ARACHNIDS, or ARACHNIDA, Pers. ʿankabūtīān. The largest chelicerate class of the invertebrate phylum Arthropoda; it includes such familiar, frequently encountered Iranian forms as the true spiders, ʿankabūt or tārtanak (Araneida); true scorpions, ʿaqrab or každom (Scorpionida); free-living and parasitic mites, hīra, and ticks, kana, mella, ḡarībgaz, or šabgaz (Acarina); and the solpugids, rotayl (Solifugae), popularly known as “tarantulas.” The class also includes harvestmen or daddy longlegs, ʿankabūt-e pāderāz (Opiliones), and two smaller groups, the false scorpions, šebh-e ʿaqrab (Pseudoscorpiones), and the whip scorpions, ʿaqrab-e šallāqī (Uropygi). Zoogeographically, the Iranian arachnid fauna differs little from that of adjacent regions. General behavior and life history information available from authoritative entomology and invertebrate zoology texts applies to Iranian representatives as well.

No known representative of major Iranian arachnid groups not covered under separate topics inflicts a significantly toxic bite. However, economically and medically, parasitic mites and ticks surpass all other arthropods, except possibly mosquitoes and flies, in the number of diseases they transmit to humans, as well as in the widespread infestation of domestic stock and native wildlife. According to Iranian folklore, ticks are evil omens, and their bites are associated with potentially fatal fevers. Two families of ticks are represented in Iran: soft ticks, kana-ye narm (Argasidae), and hard ticks, kana-ye saḵt (Ixodidae). The former group includes both the chicken tick, kana-ye morḡī, Argas persicus, vector of bird relapsing fever, tab-e rāǰeʿa-ye morḡī, and the Ornithodorus tholozani, locally known as ḡarībgaz or šabgaz. Both species are widespread in Iran, especially in the central and northwestern portions of the country. Seldom found in rodent burrows, Ornithodorus tholozani prefers the mountainous Alborz and Zagros regions, where it commonly infests both stables and human dwellings. As long ago as 1819, M. Kotzebue observed these whitish ticks inhabiting crevices in walls and remarked upon their noxious, sometimes fatal, attacks upon “Strangers (ḡarīb).”

Solpugids or “tarantulas” (sun spiders, wind spiders, and other variations) are the subject of morbid tales throughout their wide Iranian range. Local folklore often attributes malevolent powers to these common creatures. Such unwarranted, often wildly exaggerated, accounts apparently arise from the solpugids’ conspicuous sizes (up to 50 mm), voracious appetites, unusual behavior, reputedly potent (but actually nonexistent) venom, and superficial resemblance to true spiders. Proportionally, solpugids are armed with probably the strongest “jaws” of any known animal. They can inflict painful, albeit non-venomous, bites, which, however, are subject to complications through infection.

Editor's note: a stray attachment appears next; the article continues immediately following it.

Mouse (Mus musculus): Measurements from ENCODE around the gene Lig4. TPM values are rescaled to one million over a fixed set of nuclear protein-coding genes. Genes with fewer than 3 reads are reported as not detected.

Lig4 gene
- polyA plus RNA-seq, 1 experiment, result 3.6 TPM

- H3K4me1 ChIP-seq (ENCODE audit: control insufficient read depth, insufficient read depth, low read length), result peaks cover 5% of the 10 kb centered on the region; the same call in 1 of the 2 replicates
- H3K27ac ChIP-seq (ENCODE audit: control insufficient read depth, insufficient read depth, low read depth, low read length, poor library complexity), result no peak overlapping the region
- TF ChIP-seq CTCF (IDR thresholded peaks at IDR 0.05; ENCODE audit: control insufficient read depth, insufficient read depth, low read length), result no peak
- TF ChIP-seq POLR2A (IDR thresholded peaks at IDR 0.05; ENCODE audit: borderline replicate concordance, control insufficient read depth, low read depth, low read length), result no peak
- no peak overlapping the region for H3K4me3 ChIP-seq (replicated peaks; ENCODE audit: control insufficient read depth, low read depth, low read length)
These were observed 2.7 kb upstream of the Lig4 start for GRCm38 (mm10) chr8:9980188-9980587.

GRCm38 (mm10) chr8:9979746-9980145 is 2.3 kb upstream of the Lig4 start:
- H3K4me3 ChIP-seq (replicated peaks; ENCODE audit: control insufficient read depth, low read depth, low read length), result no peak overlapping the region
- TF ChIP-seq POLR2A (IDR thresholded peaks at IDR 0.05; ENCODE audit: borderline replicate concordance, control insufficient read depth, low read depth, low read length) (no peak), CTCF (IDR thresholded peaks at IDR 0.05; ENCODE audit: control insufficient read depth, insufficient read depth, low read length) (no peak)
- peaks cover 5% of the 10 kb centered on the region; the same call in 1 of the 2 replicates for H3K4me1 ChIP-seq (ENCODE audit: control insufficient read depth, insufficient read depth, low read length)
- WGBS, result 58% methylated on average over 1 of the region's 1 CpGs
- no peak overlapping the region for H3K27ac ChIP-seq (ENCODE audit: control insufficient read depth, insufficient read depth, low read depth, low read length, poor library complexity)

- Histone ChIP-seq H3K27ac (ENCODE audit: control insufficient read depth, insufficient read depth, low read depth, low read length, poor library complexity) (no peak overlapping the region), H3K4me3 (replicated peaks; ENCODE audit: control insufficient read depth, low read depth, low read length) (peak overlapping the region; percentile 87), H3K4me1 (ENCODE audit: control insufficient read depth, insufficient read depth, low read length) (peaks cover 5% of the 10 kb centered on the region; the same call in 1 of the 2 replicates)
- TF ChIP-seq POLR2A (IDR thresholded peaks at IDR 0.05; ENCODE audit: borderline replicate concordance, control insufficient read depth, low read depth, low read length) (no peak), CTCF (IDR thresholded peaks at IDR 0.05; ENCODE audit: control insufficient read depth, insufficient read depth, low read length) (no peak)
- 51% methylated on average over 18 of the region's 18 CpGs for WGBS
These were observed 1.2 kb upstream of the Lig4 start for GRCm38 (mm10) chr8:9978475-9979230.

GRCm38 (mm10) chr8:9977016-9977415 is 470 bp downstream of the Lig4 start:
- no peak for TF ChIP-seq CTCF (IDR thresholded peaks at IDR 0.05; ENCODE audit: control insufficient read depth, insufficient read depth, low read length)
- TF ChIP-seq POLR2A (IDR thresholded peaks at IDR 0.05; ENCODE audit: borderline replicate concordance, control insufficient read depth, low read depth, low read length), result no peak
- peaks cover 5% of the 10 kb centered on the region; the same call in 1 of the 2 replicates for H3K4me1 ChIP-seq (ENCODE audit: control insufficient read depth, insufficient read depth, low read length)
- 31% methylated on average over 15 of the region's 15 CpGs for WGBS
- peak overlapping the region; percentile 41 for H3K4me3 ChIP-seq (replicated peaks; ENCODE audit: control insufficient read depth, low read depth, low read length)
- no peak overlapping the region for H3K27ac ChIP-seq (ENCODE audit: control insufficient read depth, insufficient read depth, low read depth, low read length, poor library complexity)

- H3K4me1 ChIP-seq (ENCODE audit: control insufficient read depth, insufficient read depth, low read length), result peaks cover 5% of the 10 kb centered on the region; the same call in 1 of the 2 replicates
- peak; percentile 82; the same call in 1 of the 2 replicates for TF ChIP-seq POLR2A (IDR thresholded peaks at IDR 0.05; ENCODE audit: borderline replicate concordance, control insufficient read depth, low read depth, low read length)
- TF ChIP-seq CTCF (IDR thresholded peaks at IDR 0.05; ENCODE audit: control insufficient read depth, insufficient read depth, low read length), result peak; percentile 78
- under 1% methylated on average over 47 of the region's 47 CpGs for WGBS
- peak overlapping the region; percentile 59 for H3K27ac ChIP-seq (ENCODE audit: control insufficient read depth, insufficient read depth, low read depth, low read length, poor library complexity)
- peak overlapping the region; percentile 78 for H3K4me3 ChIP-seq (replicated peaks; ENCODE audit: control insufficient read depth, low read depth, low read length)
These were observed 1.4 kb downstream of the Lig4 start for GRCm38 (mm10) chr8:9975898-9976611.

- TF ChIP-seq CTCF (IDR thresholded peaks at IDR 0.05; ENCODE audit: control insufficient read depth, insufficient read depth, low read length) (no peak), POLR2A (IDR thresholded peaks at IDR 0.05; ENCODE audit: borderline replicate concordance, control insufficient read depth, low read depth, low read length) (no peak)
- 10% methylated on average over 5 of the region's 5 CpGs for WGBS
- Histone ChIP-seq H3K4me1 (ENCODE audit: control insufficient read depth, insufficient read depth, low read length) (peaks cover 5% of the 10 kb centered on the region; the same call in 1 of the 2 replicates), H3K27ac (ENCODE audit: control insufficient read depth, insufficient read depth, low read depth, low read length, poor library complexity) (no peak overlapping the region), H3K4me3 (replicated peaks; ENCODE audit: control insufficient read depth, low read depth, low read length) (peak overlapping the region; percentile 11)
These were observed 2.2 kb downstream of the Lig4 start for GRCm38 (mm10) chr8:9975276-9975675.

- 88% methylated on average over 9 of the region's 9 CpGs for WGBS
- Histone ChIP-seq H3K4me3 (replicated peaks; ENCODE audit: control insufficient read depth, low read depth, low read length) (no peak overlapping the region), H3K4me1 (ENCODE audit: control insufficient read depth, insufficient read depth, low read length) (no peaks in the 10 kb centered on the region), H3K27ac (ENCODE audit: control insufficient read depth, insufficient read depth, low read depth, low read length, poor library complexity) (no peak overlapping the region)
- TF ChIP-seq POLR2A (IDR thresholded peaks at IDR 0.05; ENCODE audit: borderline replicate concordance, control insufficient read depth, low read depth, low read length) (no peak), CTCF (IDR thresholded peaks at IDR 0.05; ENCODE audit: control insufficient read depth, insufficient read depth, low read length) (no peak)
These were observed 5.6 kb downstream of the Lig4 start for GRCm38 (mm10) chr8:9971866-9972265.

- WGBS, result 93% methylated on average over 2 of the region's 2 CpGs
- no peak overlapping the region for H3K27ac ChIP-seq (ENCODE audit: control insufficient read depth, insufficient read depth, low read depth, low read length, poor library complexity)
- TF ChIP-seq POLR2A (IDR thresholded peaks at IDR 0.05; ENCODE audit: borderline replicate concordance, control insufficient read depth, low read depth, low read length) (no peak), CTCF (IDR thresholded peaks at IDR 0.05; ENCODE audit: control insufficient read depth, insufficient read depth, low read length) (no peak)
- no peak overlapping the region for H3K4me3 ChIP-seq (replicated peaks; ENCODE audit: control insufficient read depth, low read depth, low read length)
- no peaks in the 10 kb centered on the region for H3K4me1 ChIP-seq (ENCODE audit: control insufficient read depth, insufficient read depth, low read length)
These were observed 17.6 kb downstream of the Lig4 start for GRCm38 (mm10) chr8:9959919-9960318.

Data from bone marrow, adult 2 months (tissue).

Harvestmen (1-15 mm), or daddy longlegs, are relatively insignificant elements of the Iranian arachnid fauna, because of their dire need for free water. False scorpions (1-7.5 mm) resemble miniatures of their namesakes but lack sting-tipped post-abdominal extensions. Inconspicuously dwelling in silken nests beneath bark and stones, or even non-parasitically on larger animals, they dine upon other small arthropods. Whip scorpions (18-65 mm), harmless inhabitants of southern Iran, also resemble true scorpions but they respond to provocation by secreting an irritating mist infused with a strong acetic acid odor.



Few published sources specifically cover Iranian arachnids. The Iran National Museum of Natural History (Mūza-ye Mellī-e Tārīḵ-e Ṭabīʿī) in Tehran produced some general articles; researchers at the Rāzī State Institute in Karaǰ have issued reports on scorpion taxonomy and venoms, and the Pasteur Institute in Tehran has undertaken extensive research on the tick O. tholozani. For general information see R. D. Barnes, Invertebrate Zoology, Philadelphia, 1963.

J. L. Cloudsley-Thompson, Spiders, Scorpions, Centipedes, and Mites, rev. ed., Oxford, 1968.

L. Delpy, “Ornithodorus tholozani persepoliensis (var. n.),” Bulletin de la Société de pathologie exotique 40, 1947.

P. P. Grasse, ed., Traité de zoologie VI, Paris, 1949.

T. H. Savory, Arachnida, London, 1964.

ʿA. Rafīʿī, Angalšenāsī-e bandpāyān, Tehran, 1334 Š./1955.

(ʿA, Aḥmadī and R. G. Tuck, Jr.)

Originally Published: December 15, 1986

Last Updated: August 10, 2011

This article is available in print.
Vol. II, Fasc. 3, pp. 245-246